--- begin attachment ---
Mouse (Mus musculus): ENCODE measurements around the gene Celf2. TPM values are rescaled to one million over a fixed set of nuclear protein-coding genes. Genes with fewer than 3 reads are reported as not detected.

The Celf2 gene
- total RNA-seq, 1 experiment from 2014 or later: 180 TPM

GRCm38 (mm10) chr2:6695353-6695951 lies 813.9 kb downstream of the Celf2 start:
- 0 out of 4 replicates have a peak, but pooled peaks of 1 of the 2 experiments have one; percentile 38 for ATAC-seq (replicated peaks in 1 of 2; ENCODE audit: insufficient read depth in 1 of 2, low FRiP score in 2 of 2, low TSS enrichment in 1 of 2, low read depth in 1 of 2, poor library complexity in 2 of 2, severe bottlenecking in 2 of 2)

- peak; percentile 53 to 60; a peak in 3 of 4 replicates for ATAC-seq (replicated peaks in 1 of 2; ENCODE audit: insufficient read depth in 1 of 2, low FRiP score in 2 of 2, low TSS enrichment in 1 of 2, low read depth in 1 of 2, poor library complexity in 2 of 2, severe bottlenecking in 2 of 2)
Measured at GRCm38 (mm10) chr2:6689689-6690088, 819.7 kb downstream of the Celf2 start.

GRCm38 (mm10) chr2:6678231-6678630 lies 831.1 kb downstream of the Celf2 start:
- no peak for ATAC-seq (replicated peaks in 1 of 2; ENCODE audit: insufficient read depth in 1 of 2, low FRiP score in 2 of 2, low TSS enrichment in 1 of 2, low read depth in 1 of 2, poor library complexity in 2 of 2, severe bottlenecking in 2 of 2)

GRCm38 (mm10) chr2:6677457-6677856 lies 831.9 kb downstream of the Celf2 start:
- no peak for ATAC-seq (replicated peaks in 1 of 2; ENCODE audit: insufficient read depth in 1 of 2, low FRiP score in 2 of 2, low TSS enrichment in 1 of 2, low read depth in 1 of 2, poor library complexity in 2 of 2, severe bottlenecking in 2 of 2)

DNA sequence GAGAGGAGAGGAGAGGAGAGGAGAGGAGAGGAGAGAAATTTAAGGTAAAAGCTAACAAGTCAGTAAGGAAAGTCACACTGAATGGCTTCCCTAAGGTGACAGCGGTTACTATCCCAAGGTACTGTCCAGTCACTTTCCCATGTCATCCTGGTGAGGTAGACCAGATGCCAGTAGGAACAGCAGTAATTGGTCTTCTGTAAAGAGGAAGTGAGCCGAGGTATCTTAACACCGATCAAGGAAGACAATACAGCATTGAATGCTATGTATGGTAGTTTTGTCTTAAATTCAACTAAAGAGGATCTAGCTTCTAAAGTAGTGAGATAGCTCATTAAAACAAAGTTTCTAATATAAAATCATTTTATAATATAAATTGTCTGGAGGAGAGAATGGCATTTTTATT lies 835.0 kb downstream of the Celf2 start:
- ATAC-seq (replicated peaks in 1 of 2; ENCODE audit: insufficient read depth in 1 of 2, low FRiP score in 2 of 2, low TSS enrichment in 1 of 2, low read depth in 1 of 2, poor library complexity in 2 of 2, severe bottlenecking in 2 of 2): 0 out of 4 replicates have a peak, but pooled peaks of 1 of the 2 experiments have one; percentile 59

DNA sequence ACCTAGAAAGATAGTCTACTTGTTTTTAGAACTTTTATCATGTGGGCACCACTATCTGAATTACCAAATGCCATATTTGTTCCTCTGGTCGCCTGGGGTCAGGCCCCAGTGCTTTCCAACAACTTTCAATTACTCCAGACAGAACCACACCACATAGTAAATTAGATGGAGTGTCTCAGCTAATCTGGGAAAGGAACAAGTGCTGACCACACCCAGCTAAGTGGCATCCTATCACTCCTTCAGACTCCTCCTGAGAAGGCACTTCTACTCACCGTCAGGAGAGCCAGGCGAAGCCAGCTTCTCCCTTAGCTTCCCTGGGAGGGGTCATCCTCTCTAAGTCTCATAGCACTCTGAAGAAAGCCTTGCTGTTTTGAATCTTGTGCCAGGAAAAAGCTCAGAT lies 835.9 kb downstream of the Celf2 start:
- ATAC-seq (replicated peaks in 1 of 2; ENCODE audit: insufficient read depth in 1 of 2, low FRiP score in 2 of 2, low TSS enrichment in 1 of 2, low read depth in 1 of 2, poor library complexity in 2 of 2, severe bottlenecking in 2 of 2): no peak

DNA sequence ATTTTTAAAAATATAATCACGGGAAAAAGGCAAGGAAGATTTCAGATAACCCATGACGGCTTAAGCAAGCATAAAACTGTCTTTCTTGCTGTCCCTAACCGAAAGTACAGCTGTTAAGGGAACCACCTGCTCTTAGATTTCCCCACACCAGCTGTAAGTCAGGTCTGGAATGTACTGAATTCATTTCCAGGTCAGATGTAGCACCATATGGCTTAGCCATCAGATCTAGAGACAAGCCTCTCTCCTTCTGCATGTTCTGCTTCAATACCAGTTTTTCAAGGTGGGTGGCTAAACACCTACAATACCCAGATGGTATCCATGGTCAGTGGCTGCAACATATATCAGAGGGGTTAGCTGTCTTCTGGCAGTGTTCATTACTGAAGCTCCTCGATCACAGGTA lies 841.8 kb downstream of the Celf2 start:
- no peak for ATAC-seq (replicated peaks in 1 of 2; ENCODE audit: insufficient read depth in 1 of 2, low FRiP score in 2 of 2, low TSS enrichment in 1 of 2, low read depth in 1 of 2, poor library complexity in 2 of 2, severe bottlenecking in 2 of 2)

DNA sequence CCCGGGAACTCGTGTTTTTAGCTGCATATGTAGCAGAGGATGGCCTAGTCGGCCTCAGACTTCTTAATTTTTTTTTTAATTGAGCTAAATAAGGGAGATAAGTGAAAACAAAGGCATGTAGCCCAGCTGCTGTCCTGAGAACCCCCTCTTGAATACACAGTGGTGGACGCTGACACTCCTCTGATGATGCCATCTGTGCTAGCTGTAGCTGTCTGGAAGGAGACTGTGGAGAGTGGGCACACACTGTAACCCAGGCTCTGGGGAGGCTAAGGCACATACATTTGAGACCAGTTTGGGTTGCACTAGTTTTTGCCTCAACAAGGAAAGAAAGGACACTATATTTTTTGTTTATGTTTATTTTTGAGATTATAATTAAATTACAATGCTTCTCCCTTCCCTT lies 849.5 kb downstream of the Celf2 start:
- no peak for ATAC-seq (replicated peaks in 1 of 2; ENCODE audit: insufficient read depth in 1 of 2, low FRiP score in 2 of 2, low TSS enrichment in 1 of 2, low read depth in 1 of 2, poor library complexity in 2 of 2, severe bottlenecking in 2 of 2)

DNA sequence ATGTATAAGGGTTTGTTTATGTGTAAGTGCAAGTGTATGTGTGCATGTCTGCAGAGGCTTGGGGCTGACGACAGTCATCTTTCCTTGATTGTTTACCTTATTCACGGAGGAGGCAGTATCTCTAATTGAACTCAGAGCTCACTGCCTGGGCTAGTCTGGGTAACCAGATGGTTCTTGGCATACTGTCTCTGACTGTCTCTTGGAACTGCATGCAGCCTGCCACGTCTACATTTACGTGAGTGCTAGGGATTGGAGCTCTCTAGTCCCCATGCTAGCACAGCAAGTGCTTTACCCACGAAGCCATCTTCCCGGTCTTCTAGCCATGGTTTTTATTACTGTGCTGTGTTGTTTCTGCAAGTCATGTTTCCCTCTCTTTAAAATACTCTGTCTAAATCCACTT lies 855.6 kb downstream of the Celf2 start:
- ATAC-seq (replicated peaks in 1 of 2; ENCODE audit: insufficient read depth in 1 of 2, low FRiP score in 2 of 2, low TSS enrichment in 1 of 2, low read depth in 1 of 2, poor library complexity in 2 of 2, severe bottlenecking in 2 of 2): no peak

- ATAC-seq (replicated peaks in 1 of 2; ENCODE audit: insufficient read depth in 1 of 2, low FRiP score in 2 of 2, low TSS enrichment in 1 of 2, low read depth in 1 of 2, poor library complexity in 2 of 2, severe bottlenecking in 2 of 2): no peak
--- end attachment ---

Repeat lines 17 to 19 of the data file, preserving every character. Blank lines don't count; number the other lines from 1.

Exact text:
- no peak for ATAC-seq (replicated peaks in 1 of 2; ENCODE audit: insufficient read depth in 1 of 2, low FRiP score in 2 of 2, low TSS enrichment in 1 of 2, low read depth in 1 of 2, poor library complexity in 2 of 2, severe bottlenecking in 2 of 2)

DNA sequence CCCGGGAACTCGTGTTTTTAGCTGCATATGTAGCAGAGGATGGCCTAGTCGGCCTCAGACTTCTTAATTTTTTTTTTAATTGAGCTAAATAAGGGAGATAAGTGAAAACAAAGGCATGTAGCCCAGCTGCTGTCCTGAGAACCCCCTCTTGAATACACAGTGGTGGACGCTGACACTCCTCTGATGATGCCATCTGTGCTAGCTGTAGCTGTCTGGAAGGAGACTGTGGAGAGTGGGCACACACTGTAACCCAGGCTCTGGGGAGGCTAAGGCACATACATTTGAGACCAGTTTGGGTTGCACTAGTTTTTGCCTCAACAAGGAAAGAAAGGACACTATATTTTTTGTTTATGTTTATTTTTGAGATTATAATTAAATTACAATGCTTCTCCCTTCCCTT lies 849.5 kb downstream of the Celf2 start:
- no peak for ATAC-seq (replicated peaks in 1 of 2; ENCODE audit: insufficient read depth in 1 of 2, low FRiP score in 2 of 2, low TSS enrichment in 1 of 2, low read depth in 1 of 2, poor library complexity in 2 of 2, severe bottlenecking in 2 of 2)